Professor Sikainga's area of expertise is African social and economic history, with a focus on slavery, labor, and urban history. The geographical focus of his research is the Sudan, the Nile Valley, and North Africa. Africa. His publications include: Sudan Defence Force: Origin and Role, 1925-1955 (1983), Western Bahr al-Ghazal Under British Rule, 1898-1956 (1991), Slaves into Workers: Emancipation and Labor in Colonial Sudan (1996), City of Steel and Fire: A Social History of Atbara, Sudan's Railway Town, 1906-1984 (2002). In additiion to his numerous articles and book chapters, Professor Sikainga co-edited Civil War in the Sudan, 1983-1989 (1993)and Postconflict Reconstruction in Africa (2006). Professor Sikainga was a Mellon Fellow at Harvard University, a Fulbright Scholar in Morocco, and William Luce Fellow at Durham University in U.K. His current research examines the role of slavery, ethnicity, and identity in the development of popular culture in contemporary Sudan. He is also working on a research project that deals with the Islamic legal system and slavery in Morocco in the 19th century.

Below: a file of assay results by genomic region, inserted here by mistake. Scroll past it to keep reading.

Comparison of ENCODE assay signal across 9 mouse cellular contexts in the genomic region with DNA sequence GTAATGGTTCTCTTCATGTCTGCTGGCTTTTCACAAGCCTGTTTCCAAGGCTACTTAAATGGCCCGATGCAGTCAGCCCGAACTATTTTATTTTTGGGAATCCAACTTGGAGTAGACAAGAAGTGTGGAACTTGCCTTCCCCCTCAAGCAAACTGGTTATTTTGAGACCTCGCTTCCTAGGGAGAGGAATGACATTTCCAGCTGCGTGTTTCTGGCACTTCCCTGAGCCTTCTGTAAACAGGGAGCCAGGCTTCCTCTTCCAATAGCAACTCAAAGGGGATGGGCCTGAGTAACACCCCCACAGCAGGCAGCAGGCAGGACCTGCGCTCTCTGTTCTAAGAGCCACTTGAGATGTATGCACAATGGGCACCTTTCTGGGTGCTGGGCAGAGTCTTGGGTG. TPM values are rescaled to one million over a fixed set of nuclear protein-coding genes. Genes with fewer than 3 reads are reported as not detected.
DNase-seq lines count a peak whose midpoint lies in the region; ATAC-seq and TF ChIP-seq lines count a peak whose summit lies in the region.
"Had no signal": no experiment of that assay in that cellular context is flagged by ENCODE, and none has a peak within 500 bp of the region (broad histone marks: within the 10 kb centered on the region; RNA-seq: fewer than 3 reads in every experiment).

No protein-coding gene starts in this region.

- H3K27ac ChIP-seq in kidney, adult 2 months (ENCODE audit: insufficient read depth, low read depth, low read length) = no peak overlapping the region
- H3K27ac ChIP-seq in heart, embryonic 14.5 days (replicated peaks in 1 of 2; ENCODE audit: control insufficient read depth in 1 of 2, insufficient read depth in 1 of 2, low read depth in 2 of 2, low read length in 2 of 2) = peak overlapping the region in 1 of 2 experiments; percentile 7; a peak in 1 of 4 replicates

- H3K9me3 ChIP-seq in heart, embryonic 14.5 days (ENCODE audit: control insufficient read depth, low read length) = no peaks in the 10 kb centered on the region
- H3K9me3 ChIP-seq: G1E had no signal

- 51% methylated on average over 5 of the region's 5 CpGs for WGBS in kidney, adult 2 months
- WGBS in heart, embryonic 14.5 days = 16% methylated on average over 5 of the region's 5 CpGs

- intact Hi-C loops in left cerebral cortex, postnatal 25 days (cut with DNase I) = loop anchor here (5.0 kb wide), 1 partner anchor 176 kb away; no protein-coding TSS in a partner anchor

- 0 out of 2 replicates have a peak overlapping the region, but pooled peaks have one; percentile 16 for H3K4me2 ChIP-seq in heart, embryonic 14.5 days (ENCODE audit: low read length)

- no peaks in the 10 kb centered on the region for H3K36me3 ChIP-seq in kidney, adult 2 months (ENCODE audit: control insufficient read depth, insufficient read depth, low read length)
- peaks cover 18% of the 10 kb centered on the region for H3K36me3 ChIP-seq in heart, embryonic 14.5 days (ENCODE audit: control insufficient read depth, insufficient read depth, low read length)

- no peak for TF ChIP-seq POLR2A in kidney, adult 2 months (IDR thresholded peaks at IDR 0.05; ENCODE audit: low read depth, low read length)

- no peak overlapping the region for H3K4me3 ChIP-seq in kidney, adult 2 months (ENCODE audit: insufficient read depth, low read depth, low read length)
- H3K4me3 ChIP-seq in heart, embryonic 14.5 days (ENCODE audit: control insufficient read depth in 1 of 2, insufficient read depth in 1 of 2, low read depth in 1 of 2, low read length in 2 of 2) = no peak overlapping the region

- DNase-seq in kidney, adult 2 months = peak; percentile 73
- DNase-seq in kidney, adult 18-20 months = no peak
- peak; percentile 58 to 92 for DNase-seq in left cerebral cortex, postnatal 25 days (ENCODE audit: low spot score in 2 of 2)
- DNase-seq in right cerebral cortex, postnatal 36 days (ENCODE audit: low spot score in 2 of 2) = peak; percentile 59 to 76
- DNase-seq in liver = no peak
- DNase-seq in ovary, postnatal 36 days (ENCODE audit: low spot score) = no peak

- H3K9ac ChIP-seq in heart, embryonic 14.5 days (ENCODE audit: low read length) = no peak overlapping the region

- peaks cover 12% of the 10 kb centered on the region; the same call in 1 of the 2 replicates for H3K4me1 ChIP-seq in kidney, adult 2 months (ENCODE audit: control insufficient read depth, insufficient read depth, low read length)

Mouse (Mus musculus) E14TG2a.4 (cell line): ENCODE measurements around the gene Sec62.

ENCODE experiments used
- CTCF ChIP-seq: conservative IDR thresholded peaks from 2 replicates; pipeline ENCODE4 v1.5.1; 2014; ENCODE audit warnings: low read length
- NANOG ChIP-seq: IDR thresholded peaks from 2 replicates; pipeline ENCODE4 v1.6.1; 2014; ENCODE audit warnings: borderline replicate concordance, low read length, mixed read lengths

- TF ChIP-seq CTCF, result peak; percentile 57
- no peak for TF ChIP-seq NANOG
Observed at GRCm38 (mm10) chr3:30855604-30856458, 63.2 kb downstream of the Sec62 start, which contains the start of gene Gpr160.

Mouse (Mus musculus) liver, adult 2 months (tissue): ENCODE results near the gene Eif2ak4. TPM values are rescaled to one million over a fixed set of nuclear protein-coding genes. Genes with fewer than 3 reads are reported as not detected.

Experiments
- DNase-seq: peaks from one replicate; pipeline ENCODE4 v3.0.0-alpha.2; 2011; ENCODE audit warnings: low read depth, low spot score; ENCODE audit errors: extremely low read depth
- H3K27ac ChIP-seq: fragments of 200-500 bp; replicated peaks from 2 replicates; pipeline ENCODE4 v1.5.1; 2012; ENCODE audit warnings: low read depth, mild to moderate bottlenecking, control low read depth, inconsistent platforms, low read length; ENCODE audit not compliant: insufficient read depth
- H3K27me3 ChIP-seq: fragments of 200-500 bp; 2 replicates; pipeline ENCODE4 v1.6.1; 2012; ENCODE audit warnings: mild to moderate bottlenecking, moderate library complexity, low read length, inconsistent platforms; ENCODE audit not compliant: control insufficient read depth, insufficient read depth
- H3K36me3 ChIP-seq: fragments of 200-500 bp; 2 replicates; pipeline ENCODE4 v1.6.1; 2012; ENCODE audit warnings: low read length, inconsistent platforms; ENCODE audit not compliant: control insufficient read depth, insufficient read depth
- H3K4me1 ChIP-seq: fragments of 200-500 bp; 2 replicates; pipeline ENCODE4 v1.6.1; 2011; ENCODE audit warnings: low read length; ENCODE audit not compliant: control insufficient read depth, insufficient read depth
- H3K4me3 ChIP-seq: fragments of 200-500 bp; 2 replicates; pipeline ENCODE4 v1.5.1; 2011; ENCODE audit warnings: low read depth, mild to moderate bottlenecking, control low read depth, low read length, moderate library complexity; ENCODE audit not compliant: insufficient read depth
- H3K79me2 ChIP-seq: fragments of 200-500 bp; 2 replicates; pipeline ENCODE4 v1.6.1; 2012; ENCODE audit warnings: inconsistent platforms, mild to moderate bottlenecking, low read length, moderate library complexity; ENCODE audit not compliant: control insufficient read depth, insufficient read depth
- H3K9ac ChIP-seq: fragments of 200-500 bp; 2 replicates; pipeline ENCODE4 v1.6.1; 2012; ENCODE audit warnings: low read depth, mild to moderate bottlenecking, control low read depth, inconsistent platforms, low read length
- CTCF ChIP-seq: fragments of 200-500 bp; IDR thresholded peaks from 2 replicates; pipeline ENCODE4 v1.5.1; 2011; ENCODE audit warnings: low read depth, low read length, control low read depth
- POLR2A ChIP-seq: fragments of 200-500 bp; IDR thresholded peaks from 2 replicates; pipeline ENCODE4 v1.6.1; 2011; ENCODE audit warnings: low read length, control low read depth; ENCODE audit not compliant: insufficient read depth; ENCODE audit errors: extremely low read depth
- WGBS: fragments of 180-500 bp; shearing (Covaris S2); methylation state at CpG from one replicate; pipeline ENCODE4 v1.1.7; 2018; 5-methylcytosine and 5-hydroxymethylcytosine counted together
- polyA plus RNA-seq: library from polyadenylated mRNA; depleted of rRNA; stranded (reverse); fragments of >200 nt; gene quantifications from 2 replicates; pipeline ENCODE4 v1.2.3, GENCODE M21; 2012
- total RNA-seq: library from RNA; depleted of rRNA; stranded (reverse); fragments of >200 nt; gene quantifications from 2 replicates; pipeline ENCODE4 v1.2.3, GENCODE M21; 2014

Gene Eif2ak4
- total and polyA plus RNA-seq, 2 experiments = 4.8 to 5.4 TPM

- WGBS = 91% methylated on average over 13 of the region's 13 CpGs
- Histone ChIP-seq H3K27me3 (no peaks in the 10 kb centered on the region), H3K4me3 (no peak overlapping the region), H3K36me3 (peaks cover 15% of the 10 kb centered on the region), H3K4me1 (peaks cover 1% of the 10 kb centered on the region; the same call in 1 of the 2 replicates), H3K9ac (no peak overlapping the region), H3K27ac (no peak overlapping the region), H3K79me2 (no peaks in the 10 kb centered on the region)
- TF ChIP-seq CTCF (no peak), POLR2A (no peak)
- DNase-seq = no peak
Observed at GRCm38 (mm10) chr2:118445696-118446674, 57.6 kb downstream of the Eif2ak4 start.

Professor Sikainga teaches courses on the history of Southern Africa, North Africa, Islam in Africa, Social Change in Contemporary Africa, and the African Diaspora.